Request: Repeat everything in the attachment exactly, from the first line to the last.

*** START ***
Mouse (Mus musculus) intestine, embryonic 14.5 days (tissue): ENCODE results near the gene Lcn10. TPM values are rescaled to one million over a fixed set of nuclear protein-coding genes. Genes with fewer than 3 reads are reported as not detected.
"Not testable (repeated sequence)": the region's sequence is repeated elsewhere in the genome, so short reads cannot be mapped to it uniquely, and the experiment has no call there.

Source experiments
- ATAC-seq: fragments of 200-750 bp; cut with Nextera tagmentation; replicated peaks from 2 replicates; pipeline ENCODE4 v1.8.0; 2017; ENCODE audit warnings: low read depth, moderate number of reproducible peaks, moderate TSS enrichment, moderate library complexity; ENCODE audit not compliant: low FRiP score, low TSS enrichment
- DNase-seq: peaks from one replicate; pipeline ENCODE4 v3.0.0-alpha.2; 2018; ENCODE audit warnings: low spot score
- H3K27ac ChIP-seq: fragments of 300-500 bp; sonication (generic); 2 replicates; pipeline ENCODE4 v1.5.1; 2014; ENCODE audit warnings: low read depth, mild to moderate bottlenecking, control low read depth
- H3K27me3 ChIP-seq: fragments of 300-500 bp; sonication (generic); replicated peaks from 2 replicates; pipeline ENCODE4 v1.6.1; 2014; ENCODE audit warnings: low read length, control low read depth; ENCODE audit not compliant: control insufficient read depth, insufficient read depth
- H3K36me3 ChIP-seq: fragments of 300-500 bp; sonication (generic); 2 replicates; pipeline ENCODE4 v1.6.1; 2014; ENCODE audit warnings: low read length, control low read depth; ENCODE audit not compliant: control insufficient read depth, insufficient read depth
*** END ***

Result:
Mouse (Mus musculus) intestine, embryonic 14.5 days (tissue): ENCODE results near the gene Lcn10. TPM values are rescaled to one million over a fixed set of nuclear protein-coding genes. Genes with fewer than 3 reads are reported as not detected.
"Not testable (repeated sequence)": the region's sequence is repeated elsewhere in the genome, so short reads cannot be mapped to it uniquely, and the experiment has no call there.

Source experiments
- ATAC-seq: fragments of 200-750 bp; cut with Nextera tagmentation; replicated peaks from 2 replicates; pipeline ENCODE4 v1.8.0; 2017; ENCODE audit warnings: low read depth, moderate number of reproducible peaks, moderate TSS enrichment, moderate library complexity; ENCODE audit not compliant: low FRiP score, low TSS enrichment
- DNase-seq: peaks from one replicate; pipeline ENCODE4 v3.0.0-alpha.2; 2018; ENCODE audit warnings: low spot score
- H3K27ac ChIP-seq: fragments of 300-500 bp; sonication (generic); 2 replicates; pipeline ENCODE4 v1.5.1; 2014; ENCODE audit warnings: low read depth, mild to moderate bottlenecking, control low read depth
- H3K27me3 ChIP-seq: fragments of 300-500 bp; sonication (generic); replicated peaks from 2 replicates; pipeline ENCODE4 v1.6.1; 2014; ENCODE audit warnings: low read length, control low read depth; ENCODE audit not compliant: control insufficient read depth, insufficient read depth
- H3K36me3 ChIP-seq: fragments of 300-500 bp; sonication (generic); 2 replicates; pipeline ENCODE4 v1.6.1; 2014; ENCODE audit warnings: low read length, control low read depth; ENCODE audit not compliant: control insufficient read depth, insufficient read depth